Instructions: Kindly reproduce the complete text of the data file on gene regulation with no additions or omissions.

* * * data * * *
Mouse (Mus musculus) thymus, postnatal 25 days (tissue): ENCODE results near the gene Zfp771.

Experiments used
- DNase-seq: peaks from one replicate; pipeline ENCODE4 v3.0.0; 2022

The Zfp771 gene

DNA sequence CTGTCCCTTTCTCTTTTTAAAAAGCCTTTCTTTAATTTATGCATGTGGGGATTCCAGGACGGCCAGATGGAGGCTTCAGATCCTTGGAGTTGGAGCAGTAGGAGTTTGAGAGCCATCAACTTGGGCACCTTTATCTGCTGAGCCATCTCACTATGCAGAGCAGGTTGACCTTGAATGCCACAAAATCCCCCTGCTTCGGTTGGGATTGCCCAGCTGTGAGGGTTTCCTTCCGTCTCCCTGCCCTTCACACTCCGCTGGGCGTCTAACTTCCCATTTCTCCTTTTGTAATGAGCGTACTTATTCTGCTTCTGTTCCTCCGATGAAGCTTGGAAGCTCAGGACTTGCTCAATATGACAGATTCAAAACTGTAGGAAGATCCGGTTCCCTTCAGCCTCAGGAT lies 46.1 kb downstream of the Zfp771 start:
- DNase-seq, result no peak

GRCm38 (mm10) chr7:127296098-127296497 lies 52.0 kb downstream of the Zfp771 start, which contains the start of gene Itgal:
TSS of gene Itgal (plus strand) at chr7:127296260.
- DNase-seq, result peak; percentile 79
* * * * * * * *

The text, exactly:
Mouse (Mus musculus) thymus, postnatal 25 days (tissue): ENCODE results near the gene Zfp771.

Experiments used
- DNase-seq: peaks from one replicate; pipeline ENCODE4 v3.0.0; 2022

The Zfp771 gene

DNA sequence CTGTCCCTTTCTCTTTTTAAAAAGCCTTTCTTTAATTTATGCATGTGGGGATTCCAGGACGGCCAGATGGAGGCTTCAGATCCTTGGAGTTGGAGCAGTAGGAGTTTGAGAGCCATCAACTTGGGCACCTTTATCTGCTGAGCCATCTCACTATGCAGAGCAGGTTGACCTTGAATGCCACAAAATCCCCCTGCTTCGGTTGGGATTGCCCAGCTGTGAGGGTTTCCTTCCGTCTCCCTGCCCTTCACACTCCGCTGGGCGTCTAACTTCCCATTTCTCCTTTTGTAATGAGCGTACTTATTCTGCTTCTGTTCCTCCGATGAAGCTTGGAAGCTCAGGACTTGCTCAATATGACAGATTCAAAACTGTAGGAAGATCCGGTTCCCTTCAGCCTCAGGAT lies 46.1 kb downstream of the Zfp771 start:
- DNase-seq, result no peak

GRCm38 (mm10) chr7:127296098-127296497 lies 52.0 kb downstream of the Zfp771 start, which contains the start of gene Itgal:
TSS of gene Itgal (plus strand) at chr7:127296260.
- DNase-seq, result peak; percentile 79